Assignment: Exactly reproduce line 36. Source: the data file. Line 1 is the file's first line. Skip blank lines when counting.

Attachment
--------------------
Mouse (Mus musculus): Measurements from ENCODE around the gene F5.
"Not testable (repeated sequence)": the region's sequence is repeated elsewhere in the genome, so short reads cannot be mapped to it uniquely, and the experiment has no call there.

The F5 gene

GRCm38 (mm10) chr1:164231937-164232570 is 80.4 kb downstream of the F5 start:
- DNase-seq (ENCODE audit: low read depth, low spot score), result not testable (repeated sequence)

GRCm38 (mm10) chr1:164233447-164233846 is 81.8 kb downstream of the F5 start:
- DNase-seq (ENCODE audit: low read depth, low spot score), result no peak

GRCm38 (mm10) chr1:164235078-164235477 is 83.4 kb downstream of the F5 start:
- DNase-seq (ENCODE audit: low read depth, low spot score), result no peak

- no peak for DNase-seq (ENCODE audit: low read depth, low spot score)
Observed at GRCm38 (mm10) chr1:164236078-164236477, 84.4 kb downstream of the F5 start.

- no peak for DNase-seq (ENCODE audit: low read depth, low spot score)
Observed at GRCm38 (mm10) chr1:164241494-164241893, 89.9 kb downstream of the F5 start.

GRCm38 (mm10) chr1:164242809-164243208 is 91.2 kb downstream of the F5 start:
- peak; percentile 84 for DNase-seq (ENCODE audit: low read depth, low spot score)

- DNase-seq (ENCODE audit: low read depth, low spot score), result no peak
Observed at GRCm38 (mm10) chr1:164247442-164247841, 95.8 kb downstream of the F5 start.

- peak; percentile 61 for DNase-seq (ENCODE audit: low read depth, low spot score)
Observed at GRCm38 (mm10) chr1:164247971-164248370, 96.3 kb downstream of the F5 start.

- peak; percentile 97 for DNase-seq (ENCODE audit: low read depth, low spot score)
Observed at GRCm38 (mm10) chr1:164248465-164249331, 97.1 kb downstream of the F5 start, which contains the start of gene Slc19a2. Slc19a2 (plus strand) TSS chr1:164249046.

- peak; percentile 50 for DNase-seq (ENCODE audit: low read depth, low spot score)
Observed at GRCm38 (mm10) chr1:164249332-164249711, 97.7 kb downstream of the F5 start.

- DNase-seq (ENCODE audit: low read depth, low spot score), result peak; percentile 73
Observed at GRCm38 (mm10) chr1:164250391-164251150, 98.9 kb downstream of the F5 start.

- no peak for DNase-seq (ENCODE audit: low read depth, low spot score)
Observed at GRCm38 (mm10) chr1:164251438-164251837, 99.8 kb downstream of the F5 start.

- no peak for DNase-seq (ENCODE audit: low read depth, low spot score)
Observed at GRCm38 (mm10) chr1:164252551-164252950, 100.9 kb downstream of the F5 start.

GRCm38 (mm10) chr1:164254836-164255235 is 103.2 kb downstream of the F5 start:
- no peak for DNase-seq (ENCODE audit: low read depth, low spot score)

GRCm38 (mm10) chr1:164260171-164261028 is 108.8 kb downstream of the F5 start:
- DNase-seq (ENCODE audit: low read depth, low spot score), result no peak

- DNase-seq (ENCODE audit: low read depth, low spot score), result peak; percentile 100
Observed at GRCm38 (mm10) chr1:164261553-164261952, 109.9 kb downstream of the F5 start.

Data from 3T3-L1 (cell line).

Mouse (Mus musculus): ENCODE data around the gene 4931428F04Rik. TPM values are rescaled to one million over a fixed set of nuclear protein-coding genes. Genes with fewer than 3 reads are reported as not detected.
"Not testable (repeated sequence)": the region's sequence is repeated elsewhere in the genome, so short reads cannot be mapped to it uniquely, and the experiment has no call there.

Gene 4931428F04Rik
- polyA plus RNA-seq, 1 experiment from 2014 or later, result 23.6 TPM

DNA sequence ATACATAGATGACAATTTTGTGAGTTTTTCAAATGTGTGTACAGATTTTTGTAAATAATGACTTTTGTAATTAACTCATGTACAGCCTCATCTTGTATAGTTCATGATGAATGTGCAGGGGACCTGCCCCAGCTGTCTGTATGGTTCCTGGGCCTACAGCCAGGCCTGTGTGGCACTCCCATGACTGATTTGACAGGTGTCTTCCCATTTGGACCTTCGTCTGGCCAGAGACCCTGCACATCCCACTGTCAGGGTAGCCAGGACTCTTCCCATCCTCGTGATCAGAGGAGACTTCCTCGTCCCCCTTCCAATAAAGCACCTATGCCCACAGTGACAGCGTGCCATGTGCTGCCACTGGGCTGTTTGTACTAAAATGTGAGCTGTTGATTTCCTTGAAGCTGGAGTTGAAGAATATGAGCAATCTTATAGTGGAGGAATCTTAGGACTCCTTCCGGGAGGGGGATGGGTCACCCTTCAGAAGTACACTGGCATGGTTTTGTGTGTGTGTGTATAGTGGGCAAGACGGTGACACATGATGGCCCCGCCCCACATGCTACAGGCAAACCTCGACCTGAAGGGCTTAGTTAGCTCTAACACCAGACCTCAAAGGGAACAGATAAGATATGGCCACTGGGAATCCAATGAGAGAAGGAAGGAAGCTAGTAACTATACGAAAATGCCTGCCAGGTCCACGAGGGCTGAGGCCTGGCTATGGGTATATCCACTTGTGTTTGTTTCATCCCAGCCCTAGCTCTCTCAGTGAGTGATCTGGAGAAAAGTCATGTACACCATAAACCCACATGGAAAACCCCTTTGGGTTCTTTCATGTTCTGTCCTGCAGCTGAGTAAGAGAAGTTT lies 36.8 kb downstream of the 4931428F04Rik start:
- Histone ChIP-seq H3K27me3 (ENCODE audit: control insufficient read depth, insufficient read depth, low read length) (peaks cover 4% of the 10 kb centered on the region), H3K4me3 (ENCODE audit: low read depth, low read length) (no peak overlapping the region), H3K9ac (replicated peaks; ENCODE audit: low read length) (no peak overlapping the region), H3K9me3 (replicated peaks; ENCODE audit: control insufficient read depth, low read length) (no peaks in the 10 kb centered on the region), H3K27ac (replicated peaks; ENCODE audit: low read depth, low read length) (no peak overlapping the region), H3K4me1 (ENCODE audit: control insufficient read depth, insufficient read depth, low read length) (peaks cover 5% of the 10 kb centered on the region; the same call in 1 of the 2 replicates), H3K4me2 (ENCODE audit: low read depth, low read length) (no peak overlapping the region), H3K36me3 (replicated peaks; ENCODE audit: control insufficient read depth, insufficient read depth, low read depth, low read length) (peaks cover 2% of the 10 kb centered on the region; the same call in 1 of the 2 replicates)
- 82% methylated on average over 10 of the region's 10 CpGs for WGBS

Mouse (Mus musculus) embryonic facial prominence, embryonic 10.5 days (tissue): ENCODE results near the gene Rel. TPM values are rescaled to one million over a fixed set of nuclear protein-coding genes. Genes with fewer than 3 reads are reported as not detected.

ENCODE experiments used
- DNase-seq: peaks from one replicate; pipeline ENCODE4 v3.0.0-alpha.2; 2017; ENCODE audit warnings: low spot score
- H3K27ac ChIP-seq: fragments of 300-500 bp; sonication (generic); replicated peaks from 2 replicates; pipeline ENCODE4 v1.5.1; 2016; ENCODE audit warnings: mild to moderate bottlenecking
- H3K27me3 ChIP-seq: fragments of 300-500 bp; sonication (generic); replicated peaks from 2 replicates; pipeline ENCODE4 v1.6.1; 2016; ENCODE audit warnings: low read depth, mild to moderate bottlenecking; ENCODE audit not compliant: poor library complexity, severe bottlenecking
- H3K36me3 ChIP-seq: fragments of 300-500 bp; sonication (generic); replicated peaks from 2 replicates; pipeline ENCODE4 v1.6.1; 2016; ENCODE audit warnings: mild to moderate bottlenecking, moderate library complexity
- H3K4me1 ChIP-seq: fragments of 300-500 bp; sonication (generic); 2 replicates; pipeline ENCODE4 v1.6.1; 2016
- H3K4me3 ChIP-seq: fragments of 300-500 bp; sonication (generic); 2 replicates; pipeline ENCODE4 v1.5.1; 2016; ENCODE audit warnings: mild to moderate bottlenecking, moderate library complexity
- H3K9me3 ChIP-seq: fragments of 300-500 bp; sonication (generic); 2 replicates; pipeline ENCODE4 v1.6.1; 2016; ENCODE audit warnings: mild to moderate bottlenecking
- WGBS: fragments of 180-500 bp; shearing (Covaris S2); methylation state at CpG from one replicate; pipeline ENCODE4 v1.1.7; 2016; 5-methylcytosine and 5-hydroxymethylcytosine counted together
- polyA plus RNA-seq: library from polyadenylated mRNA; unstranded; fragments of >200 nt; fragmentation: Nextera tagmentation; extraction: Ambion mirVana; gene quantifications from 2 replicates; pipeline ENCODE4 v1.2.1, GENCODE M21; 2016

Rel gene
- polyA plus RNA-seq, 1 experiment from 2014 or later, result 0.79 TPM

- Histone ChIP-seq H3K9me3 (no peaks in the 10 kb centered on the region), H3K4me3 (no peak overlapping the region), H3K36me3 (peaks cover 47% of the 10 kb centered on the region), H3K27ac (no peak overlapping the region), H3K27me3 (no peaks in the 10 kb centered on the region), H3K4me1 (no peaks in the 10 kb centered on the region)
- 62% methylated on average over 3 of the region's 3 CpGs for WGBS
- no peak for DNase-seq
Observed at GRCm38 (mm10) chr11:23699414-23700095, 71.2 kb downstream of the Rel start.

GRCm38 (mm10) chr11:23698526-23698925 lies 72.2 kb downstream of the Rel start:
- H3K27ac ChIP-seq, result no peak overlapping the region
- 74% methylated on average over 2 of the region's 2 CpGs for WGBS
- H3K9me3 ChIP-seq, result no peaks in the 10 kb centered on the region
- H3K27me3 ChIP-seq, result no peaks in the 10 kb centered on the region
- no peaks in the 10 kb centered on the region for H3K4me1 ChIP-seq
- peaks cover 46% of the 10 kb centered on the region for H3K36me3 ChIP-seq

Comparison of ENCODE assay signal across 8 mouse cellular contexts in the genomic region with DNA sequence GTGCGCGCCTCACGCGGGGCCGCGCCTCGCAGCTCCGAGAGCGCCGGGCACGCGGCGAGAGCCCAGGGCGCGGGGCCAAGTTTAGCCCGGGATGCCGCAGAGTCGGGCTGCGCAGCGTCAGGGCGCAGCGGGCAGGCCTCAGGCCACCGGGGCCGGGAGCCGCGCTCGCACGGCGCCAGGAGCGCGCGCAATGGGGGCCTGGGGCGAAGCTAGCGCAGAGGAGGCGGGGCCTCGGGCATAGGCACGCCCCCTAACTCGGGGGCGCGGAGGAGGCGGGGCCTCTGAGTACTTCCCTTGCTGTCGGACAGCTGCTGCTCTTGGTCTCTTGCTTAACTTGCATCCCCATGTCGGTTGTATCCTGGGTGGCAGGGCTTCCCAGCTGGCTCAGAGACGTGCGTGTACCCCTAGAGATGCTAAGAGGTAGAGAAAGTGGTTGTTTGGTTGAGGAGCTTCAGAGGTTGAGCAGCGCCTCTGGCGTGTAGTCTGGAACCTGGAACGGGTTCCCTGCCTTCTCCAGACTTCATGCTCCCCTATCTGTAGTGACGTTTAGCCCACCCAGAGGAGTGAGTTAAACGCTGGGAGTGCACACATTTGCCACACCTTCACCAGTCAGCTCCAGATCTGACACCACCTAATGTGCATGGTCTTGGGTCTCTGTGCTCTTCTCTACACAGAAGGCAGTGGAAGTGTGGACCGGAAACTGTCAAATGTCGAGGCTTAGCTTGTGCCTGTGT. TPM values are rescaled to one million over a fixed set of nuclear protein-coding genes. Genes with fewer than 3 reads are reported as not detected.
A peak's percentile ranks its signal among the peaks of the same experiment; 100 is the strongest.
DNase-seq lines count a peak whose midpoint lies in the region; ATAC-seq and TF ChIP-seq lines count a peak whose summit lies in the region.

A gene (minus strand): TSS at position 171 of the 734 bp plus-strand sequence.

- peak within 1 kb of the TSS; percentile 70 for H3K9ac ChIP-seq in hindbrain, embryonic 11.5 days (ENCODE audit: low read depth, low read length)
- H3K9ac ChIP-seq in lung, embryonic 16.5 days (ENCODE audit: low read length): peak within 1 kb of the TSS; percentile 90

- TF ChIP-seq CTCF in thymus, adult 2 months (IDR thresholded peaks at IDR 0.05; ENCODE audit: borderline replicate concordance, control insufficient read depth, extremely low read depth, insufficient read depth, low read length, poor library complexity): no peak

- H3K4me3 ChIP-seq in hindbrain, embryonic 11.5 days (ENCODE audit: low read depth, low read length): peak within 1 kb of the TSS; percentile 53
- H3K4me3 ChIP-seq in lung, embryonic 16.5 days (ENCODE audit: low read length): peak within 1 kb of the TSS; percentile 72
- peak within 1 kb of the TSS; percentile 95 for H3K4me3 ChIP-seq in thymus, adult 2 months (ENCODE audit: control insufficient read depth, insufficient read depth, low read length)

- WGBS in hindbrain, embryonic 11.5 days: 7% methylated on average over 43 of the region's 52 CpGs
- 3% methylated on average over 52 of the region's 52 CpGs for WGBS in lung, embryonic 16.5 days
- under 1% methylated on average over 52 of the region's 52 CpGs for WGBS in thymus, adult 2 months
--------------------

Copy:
Data from 3T3-L1 (cell line).